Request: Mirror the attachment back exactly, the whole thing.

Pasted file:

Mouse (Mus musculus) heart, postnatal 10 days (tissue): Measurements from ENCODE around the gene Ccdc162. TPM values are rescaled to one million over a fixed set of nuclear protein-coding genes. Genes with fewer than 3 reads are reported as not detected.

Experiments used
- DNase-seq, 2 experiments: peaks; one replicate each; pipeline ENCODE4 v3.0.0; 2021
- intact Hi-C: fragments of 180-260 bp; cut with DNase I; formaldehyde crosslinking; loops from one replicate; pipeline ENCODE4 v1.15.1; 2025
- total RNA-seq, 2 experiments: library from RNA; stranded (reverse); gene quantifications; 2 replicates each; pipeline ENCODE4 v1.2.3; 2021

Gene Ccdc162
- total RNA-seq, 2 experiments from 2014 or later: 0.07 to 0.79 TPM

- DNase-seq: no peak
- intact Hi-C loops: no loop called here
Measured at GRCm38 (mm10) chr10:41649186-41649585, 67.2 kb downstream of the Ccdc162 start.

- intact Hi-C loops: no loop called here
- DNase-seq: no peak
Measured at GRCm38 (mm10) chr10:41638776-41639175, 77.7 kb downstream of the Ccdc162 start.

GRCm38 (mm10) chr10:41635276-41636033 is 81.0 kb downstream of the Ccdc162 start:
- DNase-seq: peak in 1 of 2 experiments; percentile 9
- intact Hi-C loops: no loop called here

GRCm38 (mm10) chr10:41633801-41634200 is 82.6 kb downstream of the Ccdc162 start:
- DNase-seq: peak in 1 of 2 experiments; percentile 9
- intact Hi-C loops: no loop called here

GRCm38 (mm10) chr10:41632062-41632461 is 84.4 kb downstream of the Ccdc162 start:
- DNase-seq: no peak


Mouse (Mus musculus) heart, postnatal 10 days (tissue): Measurements from ENCODE around the gene Ccdc162. TPM values are rescaled to one million over a fixed set of nuclear protein-coding genes. Genes with fewer than 3 reads are reported as not detected.

Experiments used
- DNase-seq, 2 experiments: peaks; one replicate each; pipeline ENCODE4 v3.0.0; 2021
- intact Hi-C: fragments of 180-260 bp; cut with DNase I; formaldehyde crosslinking; loops from one replicate; pipeline ENCODE4 v1.15.1; 2025
- total RNA-seq, 2 experiments: library from RNA; stranded (reverse); gene quantifications; 2 replicates each; pipeline ENCODE4 v1.2.3; 2021

Gene Ccdc162
- total RNA-seq, 2 experiments from 2014 or later: 0.07 to 0.79 TPM

- DNase-seq: no peak
- intact Hi-C loops: no loop called here
Measured at GRCm38 (mm10) chr10:41649186-41649585, 67.2 kb downstream of the Ccdc162 start.

- intact Hi-C loops: no loop called here
- DNase-seq: no peak
Measured at GRCm38 (mm10) chr10:41638776-41639175, 77.7 kb downstream of the Ccdc162 start.

GRCm38 (mm10) chr10:41635276-41636033 is 81.0 kb downstream of the Ccdc162 start:
- DNase-seq: peak in 1 of 2 experiments; percentile 9
- intact Hi-C loops: no loop called here

GRCm38 (mm10) chr10:41633801-41634200 is 82.6 kb downstream of the Ccdc162 start:
- DNase-seq: peak in 1 of 2 experiments; percentile 9
- intact Hi-C loops: no loop called here

GRCm38 (mm10) chr10:41632062-41632461 is 84.4 kb downstream of the Ccdc162 start:
- DNase-seq: no peak